Updated September 19, 2018
The Order of Battle Sheets have had several iterations as different rules sets have been adopted.
This is a screen image of a spread sheet I now use to make both For King and Parliament Orders of Battle AND the labels for each unit. An explanation of the various values are given in the notes in the image (it may be enlarged by clicking):
Additional Blog History:
Updated March 24, 2018
As I have adopted For King and Parliament as my primary rules set I am moving away from Impetus:Baroque and changing the way I do Order of Battle sheets. Baroque is a excellent rules set but FK&P is specifically aimed at my main period of interest and, because of the grid-based system, is faster (and easier) to play. It also works a bit better in solo play, my usual wargaming experience.
I am keeping the other OoB information below for reference and historic reasons:
Updated September 5, 2016
The OoB countinues to evolve as I streamline it for use with Impetus:Baroque and now takes the form:
The new form contains all the information listed in the old OoB formats below but can also be used to provide unit labels on the tabletop. To simply matters I will also place the above illustration on each battle game page beginning with Inverlochy. This page will continue to be used to document any new development.
Updated April 17, 2016
With the recent switch to Impetus:Baroque rules the Order of Battle Sheet needed to be revised to some degree. The new OoB Sheet is shown in the header picture above. The notes for the original sheets that I have used can still be found lower on the page.
A few reference notes on the new OoB sheet:
the Name and Banner(s)/Designator columns have the same use as the IRCRA version.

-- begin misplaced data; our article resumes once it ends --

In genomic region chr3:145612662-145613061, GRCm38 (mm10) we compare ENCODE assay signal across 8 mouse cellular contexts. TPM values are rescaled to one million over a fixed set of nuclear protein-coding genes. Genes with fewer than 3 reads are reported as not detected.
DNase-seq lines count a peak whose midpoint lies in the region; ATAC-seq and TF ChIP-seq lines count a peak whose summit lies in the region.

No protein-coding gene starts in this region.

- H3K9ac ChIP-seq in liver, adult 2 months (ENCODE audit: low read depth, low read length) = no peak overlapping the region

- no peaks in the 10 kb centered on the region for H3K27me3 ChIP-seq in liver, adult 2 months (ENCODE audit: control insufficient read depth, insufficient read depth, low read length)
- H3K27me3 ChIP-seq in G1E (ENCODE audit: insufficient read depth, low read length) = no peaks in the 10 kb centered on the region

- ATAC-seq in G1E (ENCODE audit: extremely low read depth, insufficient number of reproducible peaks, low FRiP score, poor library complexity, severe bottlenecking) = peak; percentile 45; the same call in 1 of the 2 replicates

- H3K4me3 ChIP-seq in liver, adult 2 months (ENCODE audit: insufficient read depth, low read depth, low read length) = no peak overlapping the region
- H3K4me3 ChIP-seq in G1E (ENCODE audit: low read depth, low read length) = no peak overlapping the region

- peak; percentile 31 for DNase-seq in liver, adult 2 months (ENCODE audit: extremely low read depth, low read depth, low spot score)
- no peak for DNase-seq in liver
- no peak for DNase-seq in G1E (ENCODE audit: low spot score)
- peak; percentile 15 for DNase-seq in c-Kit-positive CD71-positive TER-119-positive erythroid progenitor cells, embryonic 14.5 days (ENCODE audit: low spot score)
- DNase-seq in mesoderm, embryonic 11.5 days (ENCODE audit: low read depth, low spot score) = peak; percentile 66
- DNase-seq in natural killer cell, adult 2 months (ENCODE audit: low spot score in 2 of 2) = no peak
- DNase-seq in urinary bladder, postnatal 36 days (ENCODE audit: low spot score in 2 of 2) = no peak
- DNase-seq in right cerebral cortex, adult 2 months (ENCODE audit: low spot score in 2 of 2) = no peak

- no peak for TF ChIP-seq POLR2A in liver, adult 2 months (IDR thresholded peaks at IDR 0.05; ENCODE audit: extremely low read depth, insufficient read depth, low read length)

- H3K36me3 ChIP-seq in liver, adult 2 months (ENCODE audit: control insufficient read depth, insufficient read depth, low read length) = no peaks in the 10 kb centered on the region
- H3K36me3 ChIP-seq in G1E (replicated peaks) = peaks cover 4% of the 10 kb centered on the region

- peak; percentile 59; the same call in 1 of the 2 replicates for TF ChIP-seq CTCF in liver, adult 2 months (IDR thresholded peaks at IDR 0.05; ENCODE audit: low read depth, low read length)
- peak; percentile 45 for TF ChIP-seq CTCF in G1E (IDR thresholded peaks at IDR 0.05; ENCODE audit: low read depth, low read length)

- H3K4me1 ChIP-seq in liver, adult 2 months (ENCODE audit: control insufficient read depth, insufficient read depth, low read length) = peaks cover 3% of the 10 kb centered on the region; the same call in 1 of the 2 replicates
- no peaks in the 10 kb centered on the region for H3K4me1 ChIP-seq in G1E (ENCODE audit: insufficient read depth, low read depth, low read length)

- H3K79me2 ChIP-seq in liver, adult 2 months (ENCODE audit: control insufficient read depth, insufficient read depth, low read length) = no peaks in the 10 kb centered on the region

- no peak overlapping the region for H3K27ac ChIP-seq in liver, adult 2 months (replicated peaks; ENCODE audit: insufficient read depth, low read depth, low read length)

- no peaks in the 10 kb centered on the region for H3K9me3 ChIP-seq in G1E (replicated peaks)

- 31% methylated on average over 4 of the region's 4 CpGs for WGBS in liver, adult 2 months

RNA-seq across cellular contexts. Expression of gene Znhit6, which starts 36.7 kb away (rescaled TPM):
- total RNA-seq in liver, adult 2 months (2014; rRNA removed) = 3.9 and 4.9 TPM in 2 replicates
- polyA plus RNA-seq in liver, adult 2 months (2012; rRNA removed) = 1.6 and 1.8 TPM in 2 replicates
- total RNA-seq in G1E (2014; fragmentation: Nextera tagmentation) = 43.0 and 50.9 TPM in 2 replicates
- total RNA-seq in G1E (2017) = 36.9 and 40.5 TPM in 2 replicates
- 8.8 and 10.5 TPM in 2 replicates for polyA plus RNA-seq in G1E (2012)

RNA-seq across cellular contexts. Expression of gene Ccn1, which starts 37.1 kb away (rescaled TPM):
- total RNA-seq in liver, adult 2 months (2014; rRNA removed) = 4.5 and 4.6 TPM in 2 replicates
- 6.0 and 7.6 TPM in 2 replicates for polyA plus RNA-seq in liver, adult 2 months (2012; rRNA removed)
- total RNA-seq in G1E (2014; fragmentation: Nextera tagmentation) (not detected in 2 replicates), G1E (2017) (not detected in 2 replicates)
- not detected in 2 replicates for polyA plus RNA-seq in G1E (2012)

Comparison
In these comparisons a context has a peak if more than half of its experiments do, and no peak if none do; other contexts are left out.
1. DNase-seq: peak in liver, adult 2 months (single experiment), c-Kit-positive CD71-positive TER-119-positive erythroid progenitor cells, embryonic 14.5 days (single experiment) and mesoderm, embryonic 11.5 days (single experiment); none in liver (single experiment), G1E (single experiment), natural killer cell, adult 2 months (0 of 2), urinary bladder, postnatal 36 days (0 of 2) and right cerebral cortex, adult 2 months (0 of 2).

the Command column is equivalent to the IRCRA Wing column and uses the same color coding to indicate the FO commanding and the units in his command as well as the general location on the board (left, right, center, reserve). The Baroque Leadership bonus (0 – 4) is listed for each C/O – FO. In addition the Command Structure (CS) value (in BU’s) is listed with the C/O.
The Pairing column indicates which (if any) units begin the game paired. Pairing is NOT part of the Impetus:Baroque rules system (although originating in the grouping and massed unit rules). Only certain unit types may be paired and these are discussed in this blog post. Paired units share the same color bar (which usually reflects the predominate color of their ensigns or cornets. A 0 (zero) indicates the unit is not paired.
Type is the Baroque army list types (with a few local additions to accommodate my specific applications). Since Impetus:Baroque was developed in Italian the abbreviations do not always have an exact translation to English.
The next five columns are the standard Baroque values used to describe a unit’s capabilities: M (Movement), VBU(Basic Unit Value),I(Impetus),D(Discipline) and VD(Demoralization Value).
The red (Ammunition) column is retained from IRCRA and indicates the number of volleys that may be fired by the unit. This is a local addition to Baroque.
The Notes column is used to describe any special rules for the unit. Most notably a SM (Shooting Modifer) for units that are only partially armed with ranged weapons.
A description of the original IRCRA Order of Battle Sheet is Below:
The Order of Battle Sheets were modified on March 29, 2016 to reflect some minor changes in play and consolidate information from the Combat Piece reference to simplify looking-up information during a game. Since I have several scenarios in the older format I am keeping the notes on it also. The new changes are in blue italic font and are highlighted in the illustration below:
Because I try to study (and then play) each battle during the Wars of the Three Kingdom (mainly those on the Celtic Fringe) I needed a systematic way to compare the orders of battle for each side (or faction). This particular sheet has been changed so many times that I finally had to just say enough – freeze the design – and move on to actually fighting battles! The following is an explanation of the column headers found on the OoB sheets presented under each battle: (obviously now much more play-tested!)